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Work accident, injury and illness statistics for UK

Numbers of people killed or suffering work accidents and injuries, or made ill by work, is showing a downward trend.

The UK now has one of the lowest rates of work-related deaths in the European Union (EU) and such improvements are being welcomed. Major injuries in the workplace, reported to the HSE, have fallen by about nine per cent since the start of the millennium.

Overall, the HSE is warning that the workplace accident and injury toll is still too high, although fatalities at work have fallen to 229 in the period 2007-2008, which is a drop of about five per cent over the past decade.

Other work accident, injury and illness key statistics from the past year:

  • A total of 34 million working days lost (1.4 days per worker) - 28m for work-related ill health and 6m with workplace injuries.
  • 2.1m - suffering from illness believed to have been caused or made worse by work.
  • 563,000 - new cases of work-related illnesses.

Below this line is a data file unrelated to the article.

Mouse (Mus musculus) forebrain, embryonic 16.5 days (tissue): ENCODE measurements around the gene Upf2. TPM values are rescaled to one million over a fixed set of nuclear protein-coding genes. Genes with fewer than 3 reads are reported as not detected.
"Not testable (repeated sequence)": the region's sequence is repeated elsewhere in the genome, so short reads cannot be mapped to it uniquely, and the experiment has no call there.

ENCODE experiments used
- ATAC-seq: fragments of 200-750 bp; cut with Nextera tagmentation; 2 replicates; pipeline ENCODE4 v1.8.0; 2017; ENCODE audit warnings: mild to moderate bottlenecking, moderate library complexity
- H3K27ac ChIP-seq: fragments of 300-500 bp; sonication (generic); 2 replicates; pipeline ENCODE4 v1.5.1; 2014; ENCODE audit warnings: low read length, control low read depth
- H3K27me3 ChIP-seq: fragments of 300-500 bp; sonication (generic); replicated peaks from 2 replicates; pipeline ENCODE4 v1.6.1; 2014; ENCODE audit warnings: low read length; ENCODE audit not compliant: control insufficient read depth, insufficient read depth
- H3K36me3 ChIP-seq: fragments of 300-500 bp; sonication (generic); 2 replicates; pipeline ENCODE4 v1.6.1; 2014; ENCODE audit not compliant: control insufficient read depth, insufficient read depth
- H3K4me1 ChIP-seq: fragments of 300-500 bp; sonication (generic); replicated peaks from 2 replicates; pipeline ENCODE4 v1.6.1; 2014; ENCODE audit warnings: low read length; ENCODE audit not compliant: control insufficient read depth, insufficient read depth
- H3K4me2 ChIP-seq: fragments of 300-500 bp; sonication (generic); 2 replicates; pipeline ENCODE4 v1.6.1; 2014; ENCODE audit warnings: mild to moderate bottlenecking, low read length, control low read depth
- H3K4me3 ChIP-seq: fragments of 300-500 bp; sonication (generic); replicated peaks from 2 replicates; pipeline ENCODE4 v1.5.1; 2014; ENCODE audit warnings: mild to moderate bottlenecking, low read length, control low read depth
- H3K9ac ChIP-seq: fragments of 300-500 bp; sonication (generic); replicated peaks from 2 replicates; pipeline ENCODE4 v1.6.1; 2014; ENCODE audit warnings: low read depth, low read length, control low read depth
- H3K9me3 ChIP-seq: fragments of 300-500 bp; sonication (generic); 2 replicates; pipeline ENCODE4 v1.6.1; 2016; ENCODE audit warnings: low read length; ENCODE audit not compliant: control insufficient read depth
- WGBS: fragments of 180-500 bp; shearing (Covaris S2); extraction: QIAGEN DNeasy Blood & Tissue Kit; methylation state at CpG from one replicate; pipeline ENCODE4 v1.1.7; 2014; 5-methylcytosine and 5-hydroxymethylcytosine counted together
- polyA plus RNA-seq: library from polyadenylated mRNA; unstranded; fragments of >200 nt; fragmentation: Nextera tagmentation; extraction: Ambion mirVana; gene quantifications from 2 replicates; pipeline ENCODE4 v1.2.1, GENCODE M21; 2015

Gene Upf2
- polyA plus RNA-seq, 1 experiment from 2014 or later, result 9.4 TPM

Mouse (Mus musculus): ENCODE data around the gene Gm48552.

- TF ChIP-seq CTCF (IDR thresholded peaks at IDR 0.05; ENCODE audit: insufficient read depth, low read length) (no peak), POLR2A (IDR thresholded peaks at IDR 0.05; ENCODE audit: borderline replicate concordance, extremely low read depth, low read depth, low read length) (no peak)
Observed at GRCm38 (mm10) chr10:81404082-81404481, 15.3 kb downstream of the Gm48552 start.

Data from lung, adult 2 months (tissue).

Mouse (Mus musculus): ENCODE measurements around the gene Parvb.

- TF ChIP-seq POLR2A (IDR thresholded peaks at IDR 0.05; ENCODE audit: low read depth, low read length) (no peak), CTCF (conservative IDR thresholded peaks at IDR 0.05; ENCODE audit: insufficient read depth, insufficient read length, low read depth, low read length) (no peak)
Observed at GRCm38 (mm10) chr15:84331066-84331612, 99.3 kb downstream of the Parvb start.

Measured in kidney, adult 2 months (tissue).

• 299,000 - injuries reported at work, a rate of 1000 per 100,000 workers.
  • 2,056 - mesothelioma deaths with thousands of other deaths caused by lung diseases and occupational cancers.

HSE chairwoman Judith Hackitt said there were serious concerns about health and safety in the agriculture, construction, recycling and waste industries.

Also of concern was the level of slips and trips. With almost 11,000 of this type of work accident reported, analysis shows these have not reduced during the last ten years.

Ms Hackitt said, "HSE is developing a new strategy that seeks to renew commitment from all those involved in health and safety to tackle these challenges and more."

She urged employers not take their "eyes off the ball" by focusing on good business as well as health and safety management.
Health and safety contributes positively to competitiveness and should not be sacrificed in times of financial pressure," she said.

These latest HSE work accident, injury and illness statistics have been welcomed but they also indicate there is still substantial further progress to be made.


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